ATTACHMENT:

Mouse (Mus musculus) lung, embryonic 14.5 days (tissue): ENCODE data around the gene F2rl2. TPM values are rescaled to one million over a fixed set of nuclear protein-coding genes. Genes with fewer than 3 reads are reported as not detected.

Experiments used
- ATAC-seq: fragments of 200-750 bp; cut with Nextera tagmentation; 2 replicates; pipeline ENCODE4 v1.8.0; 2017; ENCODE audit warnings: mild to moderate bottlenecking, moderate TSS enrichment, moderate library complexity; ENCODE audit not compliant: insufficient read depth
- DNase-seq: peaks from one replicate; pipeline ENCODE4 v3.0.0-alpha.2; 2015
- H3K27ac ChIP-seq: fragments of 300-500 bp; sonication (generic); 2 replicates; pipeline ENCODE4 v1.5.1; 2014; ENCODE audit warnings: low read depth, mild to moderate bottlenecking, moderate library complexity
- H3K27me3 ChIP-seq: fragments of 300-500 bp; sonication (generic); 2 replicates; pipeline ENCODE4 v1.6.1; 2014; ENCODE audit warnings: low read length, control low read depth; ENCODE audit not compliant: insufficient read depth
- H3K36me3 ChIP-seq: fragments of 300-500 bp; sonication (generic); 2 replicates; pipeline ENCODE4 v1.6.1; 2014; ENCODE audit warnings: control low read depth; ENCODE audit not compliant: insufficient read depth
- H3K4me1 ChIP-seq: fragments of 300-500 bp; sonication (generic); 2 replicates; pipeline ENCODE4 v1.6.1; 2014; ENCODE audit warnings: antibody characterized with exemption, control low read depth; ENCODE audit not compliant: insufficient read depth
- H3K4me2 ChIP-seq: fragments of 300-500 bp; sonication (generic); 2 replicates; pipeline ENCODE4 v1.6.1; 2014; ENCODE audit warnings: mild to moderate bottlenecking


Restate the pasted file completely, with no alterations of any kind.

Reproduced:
Mouse (Mus musculus) lung, embryonic 14.5 days (tissue): ENCODE data around the gene F2rl2. TPM values are rescaled to one million over a fixed set of nuclear protein-coding genes. Genes with fewer than 3 reads are reported as not detected.

Experiments used
- ATAC-seq: fragments of 200-750 bp; cut with Nextera tagmentation; 2 replicates; pipeline ENCODE4 v1.8.0; 2017; ENCODE audit warnings: mild to moderate bottlenecking, moderate TSS enrichment, moderate library complexity; ENCODE audit not compliant: insufficient read depth
- DNase-seq: peaks from one replicate; pipeline ENCODE4 v3.0.0-alpha.2; 2015
- H3K27ac ChIP-seq: fragments of 300-500 bp; sonication (generic); 2 replicates; pipeline ENCODE4 v1.5.1; 2014; ENCODE audit warnings: low read depth, mild to moderate bottlenecking, moderate library complexity
- H3K27me3 ChIP-seq: fragments of 300-500 bp; sonication (generic); 2 replicates; pipeline ENCODE4 v1.6.1; 2014; ENCODE audit warnings: low read length, control low read depth; ENCODE audit not compliant: insufficient read depth
- H3K36me3 ChIP-seq: fragments of 300-500 bp; sonication (generic); 2 replicates; pipeline ENCODE4 v1.6.1; 2014; ENCODE audit warnings: control low read depth; ENCODE audit not compliant: insufficient read depth
- H3K4me1 ChIP-seq: fragments of 300-500 bp; sonication (generic); 2 replicates; pipeline ENCODE4 v1.6.1; 2014; ENCODE audit warnings: antibody characterized with exemption, control low read depth; ENCODE audit not compliant: insufficient read depth
- H3K4me2 ChIP-seq: fragments of 300-500 bp; sonication (generic); 2 replicates; pipeline ENCODE4 v1.6.1; 2014; ENCODE audit warnings: mild to moderate bottlenecking